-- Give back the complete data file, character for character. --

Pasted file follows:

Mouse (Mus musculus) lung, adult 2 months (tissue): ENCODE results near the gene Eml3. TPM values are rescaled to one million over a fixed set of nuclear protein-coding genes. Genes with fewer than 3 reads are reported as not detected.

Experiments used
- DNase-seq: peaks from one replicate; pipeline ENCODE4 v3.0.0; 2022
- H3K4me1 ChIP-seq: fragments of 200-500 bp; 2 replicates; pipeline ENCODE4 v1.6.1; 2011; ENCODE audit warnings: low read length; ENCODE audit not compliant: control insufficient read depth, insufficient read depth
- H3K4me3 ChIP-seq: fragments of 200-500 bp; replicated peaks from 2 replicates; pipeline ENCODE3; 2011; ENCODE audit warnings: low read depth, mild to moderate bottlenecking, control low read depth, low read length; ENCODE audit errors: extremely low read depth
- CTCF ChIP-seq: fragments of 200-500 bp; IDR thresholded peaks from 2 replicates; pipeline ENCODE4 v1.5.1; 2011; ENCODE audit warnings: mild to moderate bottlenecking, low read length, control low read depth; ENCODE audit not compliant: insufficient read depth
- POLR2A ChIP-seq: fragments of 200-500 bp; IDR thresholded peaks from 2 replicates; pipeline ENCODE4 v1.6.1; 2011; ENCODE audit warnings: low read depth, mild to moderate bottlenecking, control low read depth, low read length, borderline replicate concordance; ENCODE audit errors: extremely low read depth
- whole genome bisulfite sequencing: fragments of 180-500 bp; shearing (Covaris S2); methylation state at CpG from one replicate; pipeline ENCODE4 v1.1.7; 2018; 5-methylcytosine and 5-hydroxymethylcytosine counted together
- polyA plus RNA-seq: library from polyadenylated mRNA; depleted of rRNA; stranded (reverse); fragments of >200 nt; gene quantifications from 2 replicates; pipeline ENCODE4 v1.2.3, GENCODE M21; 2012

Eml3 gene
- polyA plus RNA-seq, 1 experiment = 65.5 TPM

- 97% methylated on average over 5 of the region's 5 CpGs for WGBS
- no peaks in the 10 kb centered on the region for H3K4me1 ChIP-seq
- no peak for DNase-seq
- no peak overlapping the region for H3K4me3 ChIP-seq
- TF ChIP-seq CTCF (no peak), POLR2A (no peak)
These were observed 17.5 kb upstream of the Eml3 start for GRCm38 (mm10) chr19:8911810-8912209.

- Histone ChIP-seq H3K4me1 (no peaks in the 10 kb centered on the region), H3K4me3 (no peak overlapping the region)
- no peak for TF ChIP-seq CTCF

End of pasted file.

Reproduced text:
Mouse (Mus musculus) lung, adult 2 months (tissue): ENCODE results near the gene Eml3. TPM values are rescaled to one million over a fixed set of nuclear protein-coding genes. Genes with fewer than 3 reads are reported as not detected.

Experiments used
- DNase-seq: peaks from one replicate; pipeline ENCODE4 v3.0.0; 2022
- H3K4me1 ChIP-seq: fragments of 200-500 bp; 2 replicates; pipeline ENCODE4 v1.6.1; 2011; ENCODE audit warnings: low read length; ENCODE audit not compliant: control insufficient read depth, insufficient read depth
- H3K4me3 ChIP-seq: fragments of 200-500 bp; replicated peaks from 2 replicates; pipeline ENCODE3; 2011; ENCODE audit warnings: low read depth, mild to moderate bottlenecking, control low read depth, low read length; ENCODE audit errors: extremely low read depth
- CTCF ChIP-seq: fragments of 200-500 bp; IDR thresholded peaks from 2 replicates; pipeline ENCODE4 v1.5.1; 2011; ENCODE audit warnings: mild to moderate bottlenecking, low read length, control low read depth; ENCODE audit not compliant: insufficient read depth
- POLR2A ChIP-seq: fragments of 200-500 bp; IDR thresholded peaks from 2 replicates; pipeline ENCODE4 v1.6.1; 2011; ENCODE audit warnings: low read depth, mild to moderate bottlenecking, control low read depth, low read length, borderline replicate concordance; ENCODE audit errors: extremely low read depth
- whole genome bisulfite sequencing: fragments of 180-500 bp; shearing (Covaris S2); methylation state at CpG from one replicate; pipeline ENCODE4 v1.1.7; 2018; 5-methylcytosine and 5-hydroxymethylcytosine counted together
- polyA plus RNA-seq: library from polyadenylated mRNA; depleted of rRNA; stranded (reverse); fragments of >200 nt; gene quantifications from 2 replicates; pipeline ENCODE4 v1.2.3, GENCODE M21; 2012

Eml3 gene
- polyA plus RNA-seq, 1 experiment = 65.5 TPM

- 97% methylated on average over 5 of the region's 5 CpGs for WGBS
- no peaks in the 10 kb centered on the region for H3K4me1 ChIP-seq
- no peak for DNase-seq
- no peak overlapping the region for H3K4me3 ChIP-seq
- TF ChIP-seq CTCF (no peak), POLR2A (no peak)
These were observed 17.5 kb upstream of the Eml3 start for GRCm38 (mm10) chr19:8911810-8912209.

- Histone ChIP-seq H3K4me1 (no peaks in the 10 kb centered on the region), H3K4me3 (no peak overlapping the region)
- no peak for TF ChIP-seq CTCF